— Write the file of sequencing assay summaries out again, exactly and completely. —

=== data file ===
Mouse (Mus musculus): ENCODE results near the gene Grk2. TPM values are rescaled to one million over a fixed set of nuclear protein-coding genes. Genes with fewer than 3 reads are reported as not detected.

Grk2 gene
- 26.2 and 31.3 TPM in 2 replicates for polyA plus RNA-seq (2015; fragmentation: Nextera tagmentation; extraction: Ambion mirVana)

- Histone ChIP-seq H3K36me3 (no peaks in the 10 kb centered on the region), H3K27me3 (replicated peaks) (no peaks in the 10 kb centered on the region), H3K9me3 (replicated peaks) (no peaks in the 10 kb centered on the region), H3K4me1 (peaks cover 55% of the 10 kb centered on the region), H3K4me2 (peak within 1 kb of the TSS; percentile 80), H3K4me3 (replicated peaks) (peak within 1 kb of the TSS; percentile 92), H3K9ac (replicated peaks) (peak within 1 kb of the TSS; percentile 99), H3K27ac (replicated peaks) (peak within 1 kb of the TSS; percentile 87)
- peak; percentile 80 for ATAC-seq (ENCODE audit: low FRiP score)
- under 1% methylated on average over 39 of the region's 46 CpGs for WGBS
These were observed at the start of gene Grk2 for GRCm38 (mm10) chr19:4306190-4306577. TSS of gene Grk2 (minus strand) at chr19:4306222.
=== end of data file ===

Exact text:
Mouse (Mus musculus): ENCODE results near the gene Grk2. TPM values are rescaled to one million over a fixed set of nuclear protein-coding genes. Genes with fewer than 3 reads are reported as not detected.

Grk2 gene
- 26.2 and 31.3 TPM in 2 replicates for polyA plus RNA-seq (2015; fragmentation: Nextera tagmentation; extraction: Ambion mirVana)

- Histone ChIP-seq H3K36me3 (no peaks in the 10 kb centered on the region), H3K27me3 (replicated peaks) (no peaks in the 10 kb centered on the region), H3K9me3 (replicated peaks) (no peaks in the 10 kb centered on the region), H3K4me1 (peaks cover 55% of the 10 kb centered on the region), H3K4me2 (peak within 1 kb of the TSS; percentile 80), H3K4me3 (replicated peaks) (peak within 1 kb of the TSS; percentile 92), H3K9ac (replicated peaks) (peak within 1 kb of the TSS; percentile 99), H3K27ac (replicated peaks) (peak within 1 kb of the TSS; percentile 87)
- peak; percentile 80 for ATAC-seq (ENCODE audit: low FRiP score)
- under 1% methylated on average over 39 of the region's 46 CpGs for WGBS
These were observed at the start of gene Grk2 for GRCm38 (mm10) chr19:4306190-4306577. TSS of gene Grk2 (minus strand) at chr19:4306222.